With the unveiling of Canon 5D Mark III, photographers have a difficult new decision to make. Since the still-impressive 5D Mark II is staying in the Canon lineup (at a reduced price: $1,499.95), we must consider who would benefit from spending the extra $1300 on a 5D Mark III. Whether you’re buying your first 5D series camera, or you’re considering the upgrade from your 5D Mark II, the decision is equally difficult. After all, $1300 is not a trivial amount of money; it represents a 70-200 f/2.8L (or numerous other excellent lenses), or an Elinchrom Ranger kit, for example. If you find yourself asking “Should I buy the Canon 5D Mark III or the 5D Mark II“, the answer will probably come down to an assessment of your shooting style in conjunction with the three major differences between the cameras: the sensor, the auto-focus system, and the processor.
Before looking at these three factors, though, it may be helpful to get an overview of the differences between the cameras’ specs:
Auto or Manual Levels
Auto or Manual Levels
Pentaprism, .71x magnification, 100% Coverage
Pentaprism, .71x magnification, 98% Coverage
1 Compact Flash, 1 SD
1 Compact Flash
860g (body only)
810g (body only)
950 with LP-E6
850 with LP-E6
The Auto-Focus Systems
The auto-focus system is the easiest place to start because it’s where we find the greatest contrast between the two cameras. Those of you who use the 5D Mark II (or the Rebel T2i/T3i, which use the same basic AF system) are probably already aware of its limitations: it only has 9 AF point, and only one of them uses a reliable cross-type sensor. Still, it performs well in most circumstances. In a studio environment, it works well… and for most landscape and natural-light portraiture, it’s great too. Furthermore, despite its imperfections, it has been used by thousands of wedding and event photographers for years, and many of them have produced remarkable work, even in difficult conditions.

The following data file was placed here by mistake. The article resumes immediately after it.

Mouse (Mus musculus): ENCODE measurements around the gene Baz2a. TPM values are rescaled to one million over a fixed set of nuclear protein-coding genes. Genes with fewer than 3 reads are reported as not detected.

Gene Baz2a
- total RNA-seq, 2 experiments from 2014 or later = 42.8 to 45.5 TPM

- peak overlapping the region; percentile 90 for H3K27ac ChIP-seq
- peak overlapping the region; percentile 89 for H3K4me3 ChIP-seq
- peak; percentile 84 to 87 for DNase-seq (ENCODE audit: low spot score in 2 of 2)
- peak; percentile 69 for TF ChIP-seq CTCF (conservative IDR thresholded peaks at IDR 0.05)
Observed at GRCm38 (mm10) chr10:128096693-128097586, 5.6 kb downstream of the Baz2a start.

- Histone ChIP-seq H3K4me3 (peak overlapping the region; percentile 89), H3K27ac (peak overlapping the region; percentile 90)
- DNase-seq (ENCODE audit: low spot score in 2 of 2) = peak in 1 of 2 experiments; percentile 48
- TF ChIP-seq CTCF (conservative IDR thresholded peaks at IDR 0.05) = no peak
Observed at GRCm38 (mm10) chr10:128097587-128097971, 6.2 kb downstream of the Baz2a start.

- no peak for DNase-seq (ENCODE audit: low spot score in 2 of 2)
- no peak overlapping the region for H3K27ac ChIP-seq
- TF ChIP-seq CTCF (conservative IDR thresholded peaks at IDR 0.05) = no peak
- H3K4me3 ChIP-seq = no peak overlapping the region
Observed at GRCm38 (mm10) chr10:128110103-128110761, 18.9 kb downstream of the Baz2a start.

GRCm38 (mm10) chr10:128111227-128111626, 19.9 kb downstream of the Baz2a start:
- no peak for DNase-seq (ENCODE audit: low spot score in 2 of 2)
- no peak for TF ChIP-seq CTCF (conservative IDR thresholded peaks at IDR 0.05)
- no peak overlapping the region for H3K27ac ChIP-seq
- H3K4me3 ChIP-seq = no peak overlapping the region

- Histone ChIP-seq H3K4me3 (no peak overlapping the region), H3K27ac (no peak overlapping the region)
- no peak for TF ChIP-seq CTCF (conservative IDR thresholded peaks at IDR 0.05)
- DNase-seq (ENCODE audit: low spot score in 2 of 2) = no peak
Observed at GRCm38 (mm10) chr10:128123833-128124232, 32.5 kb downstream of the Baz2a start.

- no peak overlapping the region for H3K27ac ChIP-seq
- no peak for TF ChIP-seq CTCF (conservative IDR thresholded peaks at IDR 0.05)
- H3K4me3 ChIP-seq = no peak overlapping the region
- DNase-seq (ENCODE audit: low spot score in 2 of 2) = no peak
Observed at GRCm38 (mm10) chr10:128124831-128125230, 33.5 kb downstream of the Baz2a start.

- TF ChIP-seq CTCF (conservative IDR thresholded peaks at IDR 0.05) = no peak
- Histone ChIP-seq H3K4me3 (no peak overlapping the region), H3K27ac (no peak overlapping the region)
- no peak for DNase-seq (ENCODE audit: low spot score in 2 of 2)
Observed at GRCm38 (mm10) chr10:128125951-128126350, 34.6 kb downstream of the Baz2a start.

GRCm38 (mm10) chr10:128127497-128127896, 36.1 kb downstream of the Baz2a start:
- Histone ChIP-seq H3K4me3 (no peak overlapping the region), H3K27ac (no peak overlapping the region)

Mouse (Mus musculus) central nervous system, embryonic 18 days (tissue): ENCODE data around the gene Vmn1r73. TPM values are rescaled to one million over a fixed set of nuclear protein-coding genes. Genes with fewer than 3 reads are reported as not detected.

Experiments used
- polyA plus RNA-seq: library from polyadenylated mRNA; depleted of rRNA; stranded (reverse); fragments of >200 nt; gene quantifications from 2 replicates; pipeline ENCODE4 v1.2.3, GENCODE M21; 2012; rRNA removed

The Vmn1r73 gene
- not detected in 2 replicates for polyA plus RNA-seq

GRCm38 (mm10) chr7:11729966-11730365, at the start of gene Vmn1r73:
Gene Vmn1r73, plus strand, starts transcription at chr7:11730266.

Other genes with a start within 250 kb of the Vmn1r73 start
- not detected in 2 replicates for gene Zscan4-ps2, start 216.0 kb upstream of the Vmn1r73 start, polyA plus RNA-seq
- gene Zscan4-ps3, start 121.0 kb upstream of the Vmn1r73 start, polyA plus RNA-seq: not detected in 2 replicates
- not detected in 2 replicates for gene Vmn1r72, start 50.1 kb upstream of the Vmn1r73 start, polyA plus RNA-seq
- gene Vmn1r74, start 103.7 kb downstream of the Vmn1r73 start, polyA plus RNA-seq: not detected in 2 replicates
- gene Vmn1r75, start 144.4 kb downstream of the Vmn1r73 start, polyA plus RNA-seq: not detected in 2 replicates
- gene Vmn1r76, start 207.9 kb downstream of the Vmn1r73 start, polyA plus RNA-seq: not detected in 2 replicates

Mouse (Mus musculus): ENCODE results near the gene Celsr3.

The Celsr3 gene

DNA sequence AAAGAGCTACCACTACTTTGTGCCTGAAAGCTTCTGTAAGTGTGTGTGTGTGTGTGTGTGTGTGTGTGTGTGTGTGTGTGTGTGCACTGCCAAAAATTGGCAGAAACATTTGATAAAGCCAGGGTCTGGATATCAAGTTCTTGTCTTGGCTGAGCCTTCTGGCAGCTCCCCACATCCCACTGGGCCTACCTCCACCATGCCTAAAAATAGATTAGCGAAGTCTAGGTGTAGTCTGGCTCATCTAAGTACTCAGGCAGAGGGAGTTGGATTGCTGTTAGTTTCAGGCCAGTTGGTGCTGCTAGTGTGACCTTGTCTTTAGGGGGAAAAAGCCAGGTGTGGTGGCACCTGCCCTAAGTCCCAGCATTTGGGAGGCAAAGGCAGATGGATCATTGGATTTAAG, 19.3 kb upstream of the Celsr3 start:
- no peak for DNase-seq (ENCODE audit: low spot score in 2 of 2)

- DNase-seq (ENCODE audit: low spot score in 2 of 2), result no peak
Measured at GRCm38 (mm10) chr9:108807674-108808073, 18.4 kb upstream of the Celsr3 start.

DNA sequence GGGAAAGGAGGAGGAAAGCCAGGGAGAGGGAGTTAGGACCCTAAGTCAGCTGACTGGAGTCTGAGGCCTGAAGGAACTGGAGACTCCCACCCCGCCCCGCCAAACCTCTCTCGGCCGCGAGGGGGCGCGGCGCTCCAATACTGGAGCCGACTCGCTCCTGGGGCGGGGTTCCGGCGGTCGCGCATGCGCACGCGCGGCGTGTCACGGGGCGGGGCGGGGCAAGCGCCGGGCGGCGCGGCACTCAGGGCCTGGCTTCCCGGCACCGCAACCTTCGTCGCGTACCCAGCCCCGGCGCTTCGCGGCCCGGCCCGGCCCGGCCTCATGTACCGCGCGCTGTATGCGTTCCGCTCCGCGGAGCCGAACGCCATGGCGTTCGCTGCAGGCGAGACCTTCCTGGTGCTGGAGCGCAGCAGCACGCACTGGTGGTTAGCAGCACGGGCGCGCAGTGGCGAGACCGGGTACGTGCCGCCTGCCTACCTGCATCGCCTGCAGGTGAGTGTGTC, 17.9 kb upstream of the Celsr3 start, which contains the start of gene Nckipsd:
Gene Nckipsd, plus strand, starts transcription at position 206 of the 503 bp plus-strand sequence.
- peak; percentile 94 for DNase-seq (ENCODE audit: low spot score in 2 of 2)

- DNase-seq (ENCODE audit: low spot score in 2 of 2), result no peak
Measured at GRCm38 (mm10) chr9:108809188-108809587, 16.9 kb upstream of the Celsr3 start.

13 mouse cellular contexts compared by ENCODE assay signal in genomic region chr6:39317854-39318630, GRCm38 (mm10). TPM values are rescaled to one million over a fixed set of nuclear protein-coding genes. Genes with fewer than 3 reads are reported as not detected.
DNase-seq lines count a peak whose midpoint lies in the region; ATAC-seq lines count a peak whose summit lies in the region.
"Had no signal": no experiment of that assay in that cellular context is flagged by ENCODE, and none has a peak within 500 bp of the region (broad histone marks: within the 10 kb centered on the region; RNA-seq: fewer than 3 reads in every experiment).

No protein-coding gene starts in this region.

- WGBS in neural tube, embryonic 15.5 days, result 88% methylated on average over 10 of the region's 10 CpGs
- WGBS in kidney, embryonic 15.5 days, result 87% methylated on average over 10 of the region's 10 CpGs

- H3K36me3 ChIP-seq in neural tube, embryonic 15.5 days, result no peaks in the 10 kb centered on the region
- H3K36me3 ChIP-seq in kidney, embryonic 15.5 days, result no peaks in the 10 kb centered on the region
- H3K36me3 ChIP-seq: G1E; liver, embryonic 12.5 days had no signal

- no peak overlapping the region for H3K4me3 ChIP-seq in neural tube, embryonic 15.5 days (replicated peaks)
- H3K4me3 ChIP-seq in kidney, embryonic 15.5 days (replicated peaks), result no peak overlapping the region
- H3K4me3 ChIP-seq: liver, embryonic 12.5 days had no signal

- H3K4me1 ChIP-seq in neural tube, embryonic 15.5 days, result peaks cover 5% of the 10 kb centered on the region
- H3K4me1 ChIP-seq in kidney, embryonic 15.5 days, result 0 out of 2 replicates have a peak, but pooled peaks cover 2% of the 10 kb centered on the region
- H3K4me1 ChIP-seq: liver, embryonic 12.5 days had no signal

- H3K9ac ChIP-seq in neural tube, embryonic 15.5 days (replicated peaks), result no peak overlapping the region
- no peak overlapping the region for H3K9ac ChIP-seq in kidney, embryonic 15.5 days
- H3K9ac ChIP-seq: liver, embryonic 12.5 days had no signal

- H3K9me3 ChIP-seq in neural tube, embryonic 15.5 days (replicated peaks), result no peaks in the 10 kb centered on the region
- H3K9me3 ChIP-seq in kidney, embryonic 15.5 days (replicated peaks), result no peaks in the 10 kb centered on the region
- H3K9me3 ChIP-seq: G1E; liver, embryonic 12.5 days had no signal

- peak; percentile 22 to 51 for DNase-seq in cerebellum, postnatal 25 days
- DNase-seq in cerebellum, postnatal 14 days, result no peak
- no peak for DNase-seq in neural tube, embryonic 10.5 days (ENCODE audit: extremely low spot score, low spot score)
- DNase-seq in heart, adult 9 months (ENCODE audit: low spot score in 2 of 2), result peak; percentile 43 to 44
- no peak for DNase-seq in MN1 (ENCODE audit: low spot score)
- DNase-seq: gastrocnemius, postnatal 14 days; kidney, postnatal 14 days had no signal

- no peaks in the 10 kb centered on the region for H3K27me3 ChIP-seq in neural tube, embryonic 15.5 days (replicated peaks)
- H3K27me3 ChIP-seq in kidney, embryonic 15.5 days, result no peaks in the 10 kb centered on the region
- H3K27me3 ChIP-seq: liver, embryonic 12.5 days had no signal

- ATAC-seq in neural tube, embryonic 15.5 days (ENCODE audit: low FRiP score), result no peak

But for every great shot captured, there have also been great shots lost due to focus problems. AF on the Mark II is simply not fast, accurate, or reliable enough for professionals shooting sports, high-speed action, or any low-light events involving a lot of action. For years, many 5D Mark II owners have been hoping that Canon would produce a new version of the camera with the robust AF system of the EOS 7D.
In this regard, Canon has our exceeded expectations. Instead of settling for the outstanding 19-point (all cross-type) AF system of the 7D, they gave the 5D Mark III the 61-point (41 cross-type) of the Canon 1D X, probably the most sophisticated AF system on the market today. The focusing points are not only numerous, they are high quality: 41 are cross-type, and 5 of those are dual-diagonal, high-precision, allowing the camera to quickly pull focus on virtually any type of detail. Enough said. If you have trouble focusing with the Mark III, the problem probably isn’t with the camera.
The Bottom Line: If your work is depended on fast, reliable auto-focus in any lighting situation, you probably can’t afford NOT to buy the new 5D Mark III. Journalists, event photographers, child-portrait and other wildlife photographers, this camera is for you. However (all joking aside), if you shoot fashion, landscape, portrait, and even low-light photography that doesn’t require top-speed AF, the 5D Mark II will more than suffice. The exceptions will be those photographers for whom 9 AF points doesn’t provide sufficient flexibility. While many photographers can focus and then recompose if necessary (when an AF point doesn’t fall exactly in the right place in the frame), this isn’t always practical for photographers shooting with the camera mounted to a tripod, or photographers working with an extremely shallow depth of field, such as f/1.2 lenses or shooting 1:1+ macro.
The new Digic-5+ processor found in the 5D Mark III is probably the most powerful CPU found in any SLR, about 17x more powerful than the Digic-4 found in the 5D Mark II. In practical terms, though, that means that’s its able to handle large volumes of data at faster speeds, allowing the 5D Mark III to shoot RAW files at 6 frames per second, which is a substantial step up from the Mark II’s 3.9 fps. Naturally some of that processor power is also used to drive the 61-point AF system described above, and it also is available for higher quality post-processing of images (HDR, lens correction, etc) and processing video.
The Bottom Line: Again, the processor differences between cameras only really depend on how you’ll be shooting. If you’re shooting sports, you’ll likely want the higher frame rate. However, even many event photographers who shoot some action will be satisfied with the four frames per second of the Mark II.
The difference in image resolution between the 21.1 megapixels sensor of the 5D Mark II and the 22.3 megapixel sensor of the Mark III is negligible, and if that were the only factor worth considering, I’d have ignored the sensor differences completely. When it comes to making prints, there will be no appreciable difference in image quality based on the difference in sensor resolution. But, of course, it’s not quite that simple.